GEOFF POULTER has taken a trip into the future and he sees the last rites being applied to the great game of footy:
TODAY is a sad moment in Australian sports history. This morning the AFL officially closed its office doors for the last time with the building prominently displaying a FOR LEASE sign.
The sport, that so dominated the sporting landscape during winter months for almost 200 years, can no longer afford to be played at a professional level. Massive legal costs and pay-outs for post-retirement injuries have been the major reason for the disintegration of the sport. Cost estimations are as high as 100 billion dollars.
The AFL and its clubs have been successfully sued for huge figures in the past few years and the well has finally run dry. It all started out in a test court case on concussions relating to later-in-life dementia/depression and rapidly snowballed from there.
The “me-too” factor trickled right down to casualties at all levels of the game – from the might of AFL power teams Mumbai and Darwin Indigenous All-Stars right down to the third and fourth grade teams in suburban, country and even senior school football – and for all gender competitions. Cynics claimed that some with the slightest headache/concussion/memory lapse seemed to be getting in for their fair chop. And why not?
AFL chairman Adam Goodes and his assistants Majak Daw and Lin Jong expressed their sadness at today’s media conference. “It has been a terrible thing to contemplate but there was no alternative,” the chairman said. Dejected AFL patron Daisy Pearce put on a brave face at the announcement.
Most country and regional Australian Rules teams have already folded or merged in the past 30 years with massive migration to the cities with the demise of productive agriculture and the lack of employment. Urban centre transportation and living conditions, clogged to a standstill, made it too difficult for teams to commute other than to close-by grounds.
As one wag pointed out ever so aptly: it’s clear no planning/infrastructure ‘’geniuses’’ will be included in the nation’s honours list any time soon. It is clear that AFL footy is not the only major casualty of 2048.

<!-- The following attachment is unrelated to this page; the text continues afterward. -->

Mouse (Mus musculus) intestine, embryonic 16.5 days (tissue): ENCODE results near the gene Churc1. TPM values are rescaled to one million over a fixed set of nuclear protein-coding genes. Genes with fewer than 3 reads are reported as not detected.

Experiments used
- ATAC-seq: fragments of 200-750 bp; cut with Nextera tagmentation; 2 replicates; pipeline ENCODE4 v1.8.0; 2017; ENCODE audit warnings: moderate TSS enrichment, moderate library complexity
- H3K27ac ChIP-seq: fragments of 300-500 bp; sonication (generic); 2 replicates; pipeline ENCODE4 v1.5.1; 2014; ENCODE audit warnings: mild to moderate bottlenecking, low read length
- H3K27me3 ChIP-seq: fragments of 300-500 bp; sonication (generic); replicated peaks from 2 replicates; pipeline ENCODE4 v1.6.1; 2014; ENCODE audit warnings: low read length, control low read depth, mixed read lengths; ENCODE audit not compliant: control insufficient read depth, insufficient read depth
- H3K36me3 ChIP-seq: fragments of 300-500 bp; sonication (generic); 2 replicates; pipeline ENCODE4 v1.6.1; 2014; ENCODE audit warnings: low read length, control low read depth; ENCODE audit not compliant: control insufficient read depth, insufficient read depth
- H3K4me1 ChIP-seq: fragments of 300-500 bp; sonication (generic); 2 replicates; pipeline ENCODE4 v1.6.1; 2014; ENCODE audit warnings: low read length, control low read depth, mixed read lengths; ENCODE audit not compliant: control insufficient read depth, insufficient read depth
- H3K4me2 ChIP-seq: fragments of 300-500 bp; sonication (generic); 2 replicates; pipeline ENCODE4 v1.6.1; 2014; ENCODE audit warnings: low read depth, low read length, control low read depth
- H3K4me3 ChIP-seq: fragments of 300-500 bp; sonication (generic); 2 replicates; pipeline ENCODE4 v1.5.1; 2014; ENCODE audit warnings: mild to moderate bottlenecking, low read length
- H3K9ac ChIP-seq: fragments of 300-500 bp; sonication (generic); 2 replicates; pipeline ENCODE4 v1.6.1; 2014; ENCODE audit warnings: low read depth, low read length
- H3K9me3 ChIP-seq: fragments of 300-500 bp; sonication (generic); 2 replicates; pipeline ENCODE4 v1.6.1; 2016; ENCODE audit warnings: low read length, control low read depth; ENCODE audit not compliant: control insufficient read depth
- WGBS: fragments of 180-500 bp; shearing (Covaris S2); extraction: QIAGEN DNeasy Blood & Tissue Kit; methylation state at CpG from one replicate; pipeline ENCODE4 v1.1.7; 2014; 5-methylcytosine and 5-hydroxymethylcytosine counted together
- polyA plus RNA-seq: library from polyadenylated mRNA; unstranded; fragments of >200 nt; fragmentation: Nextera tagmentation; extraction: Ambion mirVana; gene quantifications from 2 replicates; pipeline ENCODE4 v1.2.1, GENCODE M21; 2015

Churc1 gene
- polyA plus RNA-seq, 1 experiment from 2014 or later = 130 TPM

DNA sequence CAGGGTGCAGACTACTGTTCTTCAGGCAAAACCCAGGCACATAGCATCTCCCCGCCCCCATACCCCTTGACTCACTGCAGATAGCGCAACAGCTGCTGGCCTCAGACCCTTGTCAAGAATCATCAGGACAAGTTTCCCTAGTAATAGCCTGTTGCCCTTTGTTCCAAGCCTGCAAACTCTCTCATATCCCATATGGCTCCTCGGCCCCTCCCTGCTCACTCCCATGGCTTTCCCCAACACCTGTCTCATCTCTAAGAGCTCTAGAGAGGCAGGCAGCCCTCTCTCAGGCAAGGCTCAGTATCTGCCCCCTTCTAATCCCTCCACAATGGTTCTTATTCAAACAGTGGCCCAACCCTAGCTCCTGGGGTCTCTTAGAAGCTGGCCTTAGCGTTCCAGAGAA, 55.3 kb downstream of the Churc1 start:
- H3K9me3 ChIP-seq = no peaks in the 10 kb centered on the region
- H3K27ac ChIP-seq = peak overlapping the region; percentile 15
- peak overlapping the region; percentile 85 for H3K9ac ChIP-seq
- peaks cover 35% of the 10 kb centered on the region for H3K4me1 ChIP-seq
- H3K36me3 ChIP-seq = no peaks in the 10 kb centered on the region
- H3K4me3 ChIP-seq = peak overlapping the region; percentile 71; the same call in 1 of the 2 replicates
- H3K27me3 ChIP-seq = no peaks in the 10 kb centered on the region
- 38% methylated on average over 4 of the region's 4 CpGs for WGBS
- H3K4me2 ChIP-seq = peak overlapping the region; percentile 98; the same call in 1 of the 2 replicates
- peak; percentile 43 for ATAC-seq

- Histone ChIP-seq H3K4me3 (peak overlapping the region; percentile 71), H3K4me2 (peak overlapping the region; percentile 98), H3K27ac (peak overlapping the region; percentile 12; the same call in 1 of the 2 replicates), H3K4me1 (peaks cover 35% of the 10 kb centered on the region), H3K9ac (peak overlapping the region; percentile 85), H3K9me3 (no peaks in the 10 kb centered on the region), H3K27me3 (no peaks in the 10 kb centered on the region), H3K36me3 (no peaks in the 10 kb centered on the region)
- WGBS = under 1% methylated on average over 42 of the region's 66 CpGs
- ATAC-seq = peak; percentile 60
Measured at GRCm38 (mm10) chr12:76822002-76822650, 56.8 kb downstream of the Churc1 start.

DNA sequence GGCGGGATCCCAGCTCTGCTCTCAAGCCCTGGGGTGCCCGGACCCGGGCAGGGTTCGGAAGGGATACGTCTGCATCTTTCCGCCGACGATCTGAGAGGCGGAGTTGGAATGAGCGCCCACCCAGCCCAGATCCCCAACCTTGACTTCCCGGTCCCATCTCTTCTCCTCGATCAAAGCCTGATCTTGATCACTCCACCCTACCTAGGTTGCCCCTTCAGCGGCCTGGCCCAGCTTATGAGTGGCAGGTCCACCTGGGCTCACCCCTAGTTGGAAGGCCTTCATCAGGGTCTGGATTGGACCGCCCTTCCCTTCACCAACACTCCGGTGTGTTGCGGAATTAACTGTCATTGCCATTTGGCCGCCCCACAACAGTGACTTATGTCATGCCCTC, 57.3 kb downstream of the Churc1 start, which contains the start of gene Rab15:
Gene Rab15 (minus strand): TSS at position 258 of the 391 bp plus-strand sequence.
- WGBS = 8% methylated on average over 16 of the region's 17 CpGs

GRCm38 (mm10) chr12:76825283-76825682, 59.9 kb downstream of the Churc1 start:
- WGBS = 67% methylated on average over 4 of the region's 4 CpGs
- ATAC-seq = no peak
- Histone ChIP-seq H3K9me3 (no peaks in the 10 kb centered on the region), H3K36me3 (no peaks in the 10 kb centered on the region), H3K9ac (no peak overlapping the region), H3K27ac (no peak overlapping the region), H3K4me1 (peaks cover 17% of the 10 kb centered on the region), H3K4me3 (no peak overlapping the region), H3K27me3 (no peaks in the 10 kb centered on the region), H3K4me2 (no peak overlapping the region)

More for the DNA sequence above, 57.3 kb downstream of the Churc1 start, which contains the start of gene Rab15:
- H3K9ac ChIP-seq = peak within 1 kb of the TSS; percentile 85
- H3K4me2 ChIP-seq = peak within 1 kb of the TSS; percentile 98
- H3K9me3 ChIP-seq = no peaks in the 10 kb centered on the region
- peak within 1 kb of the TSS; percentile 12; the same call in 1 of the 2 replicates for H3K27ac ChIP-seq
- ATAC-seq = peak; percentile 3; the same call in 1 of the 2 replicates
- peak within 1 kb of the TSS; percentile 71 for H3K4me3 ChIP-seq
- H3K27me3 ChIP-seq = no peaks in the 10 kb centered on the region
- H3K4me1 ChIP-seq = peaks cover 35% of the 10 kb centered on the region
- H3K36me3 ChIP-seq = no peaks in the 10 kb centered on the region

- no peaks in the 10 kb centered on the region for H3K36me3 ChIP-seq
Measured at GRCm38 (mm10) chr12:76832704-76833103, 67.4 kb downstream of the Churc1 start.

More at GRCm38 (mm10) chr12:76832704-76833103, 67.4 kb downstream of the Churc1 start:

The AFL did see this doomsday looming many years back. It had tried to prepare, like the far-sighted NFL in the US, an insurance/medical distribution fund/deal/pay-out for a rainy day to address the issue. But it was too little too late.
Some players, with a deep love of the game, were prepared to take substantially lower amounts in out-of-court arrangements. But the families of others (some not as enamoured with the sport) who did their precise sums on hardship, pain, suffering and health costs were not prepared to do deals – and fully cashed in. Even in 2048 greed is still alive and well and showing no signs of going away.
Once it was established that there was a clear link between head-knocks, concussion and dementia/depression/mental illness in later life the floodgates opened. The AFL tried to stem the tide by, in turn, introducing compulsory helmets (experts were divided on their value). The League also banned bumping, high tackles – and then even any form of tackling. There were harsh tribunal penalties for breaches. But all this achieved was to have a detrimental effect on the popularity of the game.
Fans in the outer, brought up on a diet of hard, tough football and often fuelled by alcohol (also later banned) missed the gladiatorial contests. To them bruise-free footy was an anathema.
As crowd figures dwindled, TV ratings too, this new homogenised version, devised to eliminate head injuries, proved to be a fizzer. Clubs were wound up and replacement clubs didn’t survive for long either. Rugby League had already gone down this legal path and was now a distant memory.
Saturation media coverage of court cases highlighting the frightening publicity of the long-term effects of concussion and head-knocks drove potential juniors away from the sport. Nuclear parents called a halt. Kids gravitated to the more milder forms of combat such as soccer and basketball.
Alas, for the AFL the game was up. Despite drawing on its deep reserves of funds and the dispersal of its assets; solid Government financial backing on all tiers; and the generous support of benevolent football families, the Pratts, the Foxes, the Costas, the McGuires, and the Ayres, eventually the well was empty.
Oh, what a sorry tale!
Next week your correspondent will look at some of the other highlights and developments during Australian Rules Football’s final 30 years.